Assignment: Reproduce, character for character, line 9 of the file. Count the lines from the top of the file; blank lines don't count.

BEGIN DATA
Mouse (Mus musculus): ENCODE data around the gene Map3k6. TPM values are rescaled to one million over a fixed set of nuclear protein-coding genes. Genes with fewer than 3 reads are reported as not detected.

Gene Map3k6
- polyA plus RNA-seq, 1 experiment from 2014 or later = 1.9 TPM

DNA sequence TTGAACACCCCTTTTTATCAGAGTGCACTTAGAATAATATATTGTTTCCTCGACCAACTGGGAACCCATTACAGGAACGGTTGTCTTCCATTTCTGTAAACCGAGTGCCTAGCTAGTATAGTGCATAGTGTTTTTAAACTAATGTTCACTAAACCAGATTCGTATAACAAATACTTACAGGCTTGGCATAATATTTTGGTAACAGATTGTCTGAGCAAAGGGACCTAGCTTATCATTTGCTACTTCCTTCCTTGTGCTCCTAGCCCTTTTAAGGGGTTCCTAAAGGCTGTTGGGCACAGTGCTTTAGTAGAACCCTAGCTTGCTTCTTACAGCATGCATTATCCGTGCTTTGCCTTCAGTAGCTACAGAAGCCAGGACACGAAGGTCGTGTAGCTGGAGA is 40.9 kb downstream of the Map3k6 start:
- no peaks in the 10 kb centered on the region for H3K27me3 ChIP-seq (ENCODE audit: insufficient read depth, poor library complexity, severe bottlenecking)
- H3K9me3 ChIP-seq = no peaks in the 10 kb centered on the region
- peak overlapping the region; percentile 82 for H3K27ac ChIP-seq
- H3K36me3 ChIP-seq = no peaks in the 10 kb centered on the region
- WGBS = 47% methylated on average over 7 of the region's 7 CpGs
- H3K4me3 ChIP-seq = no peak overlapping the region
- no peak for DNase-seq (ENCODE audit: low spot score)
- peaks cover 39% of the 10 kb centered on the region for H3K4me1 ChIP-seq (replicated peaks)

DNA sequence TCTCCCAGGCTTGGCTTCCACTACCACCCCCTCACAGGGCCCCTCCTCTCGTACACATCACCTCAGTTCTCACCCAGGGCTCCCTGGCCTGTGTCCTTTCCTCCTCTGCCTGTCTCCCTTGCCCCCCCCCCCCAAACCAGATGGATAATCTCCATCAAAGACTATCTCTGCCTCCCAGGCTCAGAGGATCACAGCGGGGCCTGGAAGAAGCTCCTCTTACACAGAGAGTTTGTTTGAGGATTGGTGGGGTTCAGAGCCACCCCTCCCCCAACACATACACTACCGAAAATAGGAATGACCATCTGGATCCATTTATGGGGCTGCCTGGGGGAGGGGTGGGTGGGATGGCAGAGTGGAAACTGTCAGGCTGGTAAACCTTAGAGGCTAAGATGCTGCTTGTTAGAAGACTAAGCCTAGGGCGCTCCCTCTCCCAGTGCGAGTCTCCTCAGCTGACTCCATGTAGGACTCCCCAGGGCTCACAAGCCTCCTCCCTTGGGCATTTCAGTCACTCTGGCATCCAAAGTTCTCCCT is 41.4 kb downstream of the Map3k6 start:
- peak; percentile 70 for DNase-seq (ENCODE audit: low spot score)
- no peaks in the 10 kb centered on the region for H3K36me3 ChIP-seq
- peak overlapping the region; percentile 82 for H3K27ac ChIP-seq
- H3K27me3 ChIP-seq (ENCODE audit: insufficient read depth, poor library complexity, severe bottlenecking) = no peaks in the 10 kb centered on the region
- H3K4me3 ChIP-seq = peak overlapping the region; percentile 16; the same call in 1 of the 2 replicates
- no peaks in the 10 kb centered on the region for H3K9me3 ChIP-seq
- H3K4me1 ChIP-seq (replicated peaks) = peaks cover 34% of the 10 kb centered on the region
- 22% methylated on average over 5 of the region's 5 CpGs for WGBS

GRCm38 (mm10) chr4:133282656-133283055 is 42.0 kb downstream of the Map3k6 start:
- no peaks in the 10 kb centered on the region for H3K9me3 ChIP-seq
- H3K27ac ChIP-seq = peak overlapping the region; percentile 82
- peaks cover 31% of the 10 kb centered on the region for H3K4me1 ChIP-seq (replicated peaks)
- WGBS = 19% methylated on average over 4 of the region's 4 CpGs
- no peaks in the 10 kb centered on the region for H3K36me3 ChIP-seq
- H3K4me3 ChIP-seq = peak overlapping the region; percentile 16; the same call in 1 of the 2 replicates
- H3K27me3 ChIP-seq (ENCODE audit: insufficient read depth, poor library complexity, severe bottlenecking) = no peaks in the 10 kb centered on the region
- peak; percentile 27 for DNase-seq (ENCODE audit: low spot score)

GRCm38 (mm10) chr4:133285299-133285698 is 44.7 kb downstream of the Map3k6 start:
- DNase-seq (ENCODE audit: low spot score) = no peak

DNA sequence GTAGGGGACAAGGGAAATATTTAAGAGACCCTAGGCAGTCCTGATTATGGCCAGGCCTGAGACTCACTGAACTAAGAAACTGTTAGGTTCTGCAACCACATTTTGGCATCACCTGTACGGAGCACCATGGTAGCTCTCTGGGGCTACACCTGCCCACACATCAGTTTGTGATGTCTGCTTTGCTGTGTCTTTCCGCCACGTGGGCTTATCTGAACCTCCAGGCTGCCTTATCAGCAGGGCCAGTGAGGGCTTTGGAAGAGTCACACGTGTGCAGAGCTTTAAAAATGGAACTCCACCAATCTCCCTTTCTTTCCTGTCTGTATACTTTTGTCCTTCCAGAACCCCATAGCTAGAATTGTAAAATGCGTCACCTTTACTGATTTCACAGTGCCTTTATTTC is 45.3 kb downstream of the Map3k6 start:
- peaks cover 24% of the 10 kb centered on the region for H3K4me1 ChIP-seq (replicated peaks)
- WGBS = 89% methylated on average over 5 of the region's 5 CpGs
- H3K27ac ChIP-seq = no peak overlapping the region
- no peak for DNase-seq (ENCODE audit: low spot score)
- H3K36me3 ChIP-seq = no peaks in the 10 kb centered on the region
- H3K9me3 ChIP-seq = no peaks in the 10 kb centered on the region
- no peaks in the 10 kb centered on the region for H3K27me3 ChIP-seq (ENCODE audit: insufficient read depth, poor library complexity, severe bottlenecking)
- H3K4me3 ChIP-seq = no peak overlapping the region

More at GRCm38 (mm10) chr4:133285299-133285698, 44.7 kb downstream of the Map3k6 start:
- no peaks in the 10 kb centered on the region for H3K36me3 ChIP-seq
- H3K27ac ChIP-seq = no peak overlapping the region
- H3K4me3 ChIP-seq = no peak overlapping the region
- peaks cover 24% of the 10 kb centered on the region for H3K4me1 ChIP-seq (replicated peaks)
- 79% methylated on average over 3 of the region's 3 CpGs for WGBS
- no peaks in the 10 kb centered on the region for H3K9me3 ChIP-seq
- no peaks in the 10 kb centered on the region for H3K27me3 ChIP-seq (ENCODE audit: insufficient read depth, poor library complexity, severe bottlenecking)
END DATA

- WGBS = 47% methylated on average over 7 of the region's 7 CpGs